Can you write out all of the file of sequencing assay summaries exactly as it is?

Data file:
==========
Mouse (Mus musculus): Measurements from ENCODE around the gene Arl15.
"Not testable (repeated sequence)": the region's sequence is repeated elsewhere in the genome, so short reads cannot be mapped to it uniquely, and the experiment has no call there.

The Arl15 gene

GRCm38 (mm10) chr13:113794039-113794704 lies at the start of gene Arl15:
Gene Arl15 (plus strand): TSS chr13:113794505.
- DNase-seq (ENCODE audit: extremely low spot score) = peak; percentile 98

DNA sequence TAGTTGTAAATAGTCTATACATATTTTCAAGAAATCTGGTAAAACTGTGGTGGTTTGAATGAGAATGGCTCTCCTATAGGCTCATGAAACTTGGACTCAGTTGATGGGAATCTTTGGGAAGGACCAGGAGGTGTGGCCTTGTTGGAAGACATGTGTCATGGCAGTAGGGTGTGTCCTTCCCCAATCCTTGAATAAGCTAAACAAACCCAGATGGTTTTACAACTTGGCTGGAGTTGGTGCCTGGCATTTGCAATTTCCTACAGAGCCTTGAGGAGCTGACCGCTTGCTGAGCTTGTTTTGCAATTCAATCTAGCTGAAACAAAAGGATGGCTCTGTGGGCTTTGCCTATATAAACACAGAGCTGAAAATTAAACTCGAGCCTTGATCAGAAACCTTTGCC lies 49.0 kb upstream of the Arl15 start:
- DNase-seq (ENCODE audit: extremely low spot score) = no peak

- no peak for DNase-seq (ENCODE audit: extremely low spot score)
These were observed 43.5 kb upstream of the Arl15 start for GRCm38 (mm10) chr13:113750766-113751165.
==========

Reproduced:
Mouse (Mus musculus): Measurements from ENCODE around the gene Arl15.
"Not testable (repeated sequence)": the region's sequence is repeated elsewhere in the genome, so short reads cannot be mapped to it uniquely, and the experiment has no call there.

The Arl15 gene

GRCm38 (mm10) chr13:113794039-113794704 lies at the start of gene Arl15:
Gene Arl15 (plus strand): TSS chr13:113794505.
- DNase-seq (ENCODE audit: extremely low spot score) = peak; percentile 98

DNA sequence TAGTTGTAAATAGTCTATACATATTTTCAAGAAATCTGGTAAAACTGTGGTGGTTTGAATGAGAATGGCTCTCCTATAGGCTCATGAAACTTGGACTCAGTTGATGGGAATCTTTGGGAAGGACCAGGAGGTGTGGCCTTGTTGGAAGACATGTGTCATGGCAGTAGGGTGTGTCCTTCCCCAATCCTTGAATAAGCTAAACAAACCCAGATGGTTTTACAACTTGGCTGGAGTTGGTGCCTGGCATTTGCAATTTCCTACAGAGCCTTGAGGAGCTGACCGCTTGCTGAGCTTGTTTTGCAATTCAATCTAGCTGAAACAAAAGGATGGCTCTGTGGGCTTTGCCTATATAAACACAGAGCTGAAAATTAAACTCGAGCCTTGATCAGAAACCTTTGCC lies 49.0 kb upstream of the Arl15 start:
- DNase-seq (ENCODE audit: extremely low spot score) = no peak

- no peak for DNase-seq (ENCODE audit: extremely low spot score)
These were observed 43.5 kb upstream of the Arl15 start for GRCm38 (mm10) chr13:113750766-113751165.